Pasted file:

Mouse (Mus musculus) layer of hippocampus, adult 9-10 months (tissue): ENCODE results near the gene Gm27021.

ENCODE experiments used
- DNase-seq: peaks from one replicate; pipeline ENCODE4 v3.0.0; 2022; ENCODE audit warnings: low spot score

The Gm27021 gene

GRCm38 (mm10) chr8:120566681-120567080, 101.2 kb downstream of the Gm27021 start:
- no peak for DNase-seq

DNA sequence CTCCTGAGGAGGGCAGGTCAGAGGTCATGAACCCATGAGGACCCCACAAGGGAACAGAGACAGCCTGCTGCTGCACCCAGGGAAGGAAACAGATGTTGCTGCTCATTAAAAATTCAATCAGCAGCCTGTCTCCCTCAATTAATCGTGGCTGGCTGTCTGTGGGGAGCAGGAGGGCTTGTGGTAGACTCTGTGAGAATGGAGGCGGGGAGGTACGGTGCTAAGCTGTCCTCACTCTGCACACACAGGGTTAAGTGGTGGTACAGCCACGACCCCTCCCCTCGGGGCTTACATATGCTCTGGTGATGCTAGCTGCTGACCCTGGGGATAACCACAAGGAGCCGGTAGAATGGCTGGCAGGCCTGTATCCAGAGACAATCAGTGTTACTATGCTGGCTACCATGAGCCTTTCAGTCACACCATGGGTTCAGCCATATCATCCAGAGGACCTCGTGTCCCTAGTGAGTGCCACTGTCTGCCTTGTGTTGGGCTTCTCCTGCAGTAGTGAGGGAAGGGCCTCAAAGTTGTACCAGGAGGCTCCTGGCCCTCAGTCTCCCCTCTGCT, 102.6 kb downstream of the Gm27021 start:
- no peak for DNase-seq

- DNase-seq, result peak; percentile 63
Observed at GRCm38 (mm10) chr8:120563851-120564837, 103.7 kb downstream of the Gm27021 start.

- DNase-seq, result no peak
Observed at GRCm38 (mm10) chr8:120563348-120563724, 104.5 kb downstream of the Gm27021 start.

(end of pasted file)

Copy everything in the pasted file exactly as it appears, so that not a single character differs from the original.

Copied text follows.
Mouse (Mus musculus) layer of hippocampus, adult 9-10 months (tissue): ENCODE results near the gene Gm27021.

ENCODE experiments used
- DNase-seq: peaks from one replicate; pipeline ENCODE4 v3.0.0; 2022; ENCODE audit warnings: low spot score

The Gm27021 gene

GRCm38 (mm10) chr8:120566681-120567080, 101.2 kb downstream of the Gm27021 start:
- no peak for DNase-seq

DNA sequence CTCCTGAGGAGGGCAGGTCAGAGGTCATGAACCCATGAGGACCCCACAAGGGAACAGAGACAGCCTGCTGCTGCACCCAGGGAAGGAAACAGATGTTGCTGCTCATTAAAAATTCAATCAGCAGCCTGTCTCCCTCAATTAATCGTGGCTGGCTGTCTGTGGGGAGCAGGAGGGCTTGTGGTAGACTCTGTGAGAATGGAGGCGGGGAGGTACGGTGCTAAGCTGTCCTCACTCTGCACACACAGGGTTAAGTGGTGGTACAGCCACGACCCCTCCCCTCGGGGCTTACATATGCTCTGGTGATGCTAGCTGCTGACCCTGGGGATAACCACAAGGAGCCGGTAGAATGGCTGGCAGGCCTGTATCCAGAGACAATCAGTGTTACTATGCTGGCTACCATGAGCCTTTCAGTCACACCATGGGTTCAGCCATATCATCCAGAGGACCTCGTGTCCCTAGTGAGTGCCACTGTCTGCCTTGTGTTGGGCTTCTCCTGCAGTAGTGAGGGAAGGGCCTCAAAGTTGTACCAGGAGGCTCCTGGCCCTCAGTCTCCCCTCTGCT, 102.6 kb downstream of the Gm27021 start:
- no peak for DNase-seq

- DNase-seq, result peak; percentile 63
Observed at GRCm38 (mm10) chr8:120563851-120564837, 103.7 kb downstream of the Gm27021 start.

- DNase-seq, result no peak
Observed at GRCm38 (mm10) chr8:120563348-120563724, 104.5 kb downstream of the Gm27021 start.